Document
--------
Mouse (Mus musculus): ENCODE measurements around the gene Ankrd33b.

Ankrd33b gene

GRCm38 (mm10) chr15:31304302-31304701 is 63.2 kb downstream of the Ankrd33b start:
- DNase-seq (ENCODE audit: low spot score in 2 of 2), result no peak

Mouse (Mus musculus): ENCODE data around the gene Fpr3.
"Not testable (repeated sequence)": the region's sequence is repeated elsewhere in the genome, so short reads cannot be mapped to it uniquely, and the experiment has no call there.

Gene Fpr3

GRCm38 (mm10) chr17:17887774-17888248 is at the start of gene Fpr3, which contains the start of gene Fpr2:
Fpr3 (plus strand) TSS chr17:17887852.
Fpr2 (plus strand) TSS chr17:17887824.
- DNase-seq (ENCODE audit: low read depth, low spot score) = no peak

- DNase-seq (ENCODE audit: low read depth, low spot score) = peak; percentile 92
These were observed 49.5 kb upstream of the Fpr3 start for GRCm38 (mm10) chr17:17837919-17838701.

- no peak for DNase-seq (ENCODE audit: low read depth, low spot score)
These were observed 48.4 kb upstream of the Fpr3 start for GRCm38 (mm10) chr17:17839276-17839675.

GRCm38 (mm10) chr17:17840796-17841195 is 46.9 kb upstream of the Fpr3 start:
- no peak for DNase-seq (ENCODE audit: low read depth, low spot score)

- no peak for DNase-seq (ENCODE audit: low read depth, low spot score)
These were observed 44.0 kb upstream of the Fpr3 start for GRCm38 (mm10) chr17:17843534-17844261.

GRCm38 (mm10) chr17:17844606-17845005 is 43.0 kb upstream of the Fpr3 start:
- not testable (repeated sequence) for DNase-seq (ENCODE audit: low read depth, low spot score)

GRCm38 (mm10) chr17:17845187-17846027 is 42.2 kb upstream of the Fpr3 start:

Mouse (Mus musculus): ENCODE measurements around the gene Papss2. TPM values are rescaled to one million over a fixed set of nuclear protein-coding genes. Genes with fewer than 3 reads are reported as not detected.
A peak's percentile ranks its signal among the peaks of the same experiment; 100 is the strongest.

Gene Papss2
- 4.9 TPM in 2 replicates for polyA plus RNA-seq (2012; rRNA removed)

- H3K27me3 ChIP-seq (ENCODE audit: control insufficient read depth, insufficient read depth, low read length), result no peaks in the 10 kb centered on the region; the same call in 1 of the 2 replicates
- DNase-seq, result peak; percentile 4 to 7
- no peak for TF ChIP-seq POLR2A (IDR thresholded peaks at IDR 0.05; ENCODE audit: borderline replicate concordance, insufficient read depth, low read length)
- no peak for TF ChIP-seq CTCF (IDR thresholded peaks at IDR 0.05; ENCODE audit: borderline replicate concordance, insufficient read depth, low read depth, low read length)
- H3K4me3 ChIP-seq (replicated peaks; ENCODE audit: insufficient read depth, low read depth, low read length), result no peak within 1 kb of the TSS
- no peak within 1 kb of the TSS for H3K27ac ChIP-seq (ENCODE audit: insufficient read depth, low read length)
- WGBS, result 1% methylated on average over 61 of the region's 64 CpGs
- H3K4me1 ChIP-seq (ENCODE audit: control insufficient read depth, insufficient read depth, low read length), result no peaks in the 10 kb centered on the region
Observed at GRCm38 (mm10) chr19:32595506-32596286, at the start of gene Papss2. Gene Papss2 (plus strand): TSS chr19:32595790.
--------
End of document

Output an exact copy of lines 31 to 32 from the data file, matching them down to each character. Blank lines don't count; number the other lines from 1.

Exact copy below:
- H3K4me3 ChIP-seq (replicated peaks; ENCODE audit: insufficient read depth, low read depth, low read length), result no peak within 1 kb of the TSS
- no peak within 1 kb of the TSS for H3K27ac ChIP-seq (ENCODE audit: insufficient read depth, low read length)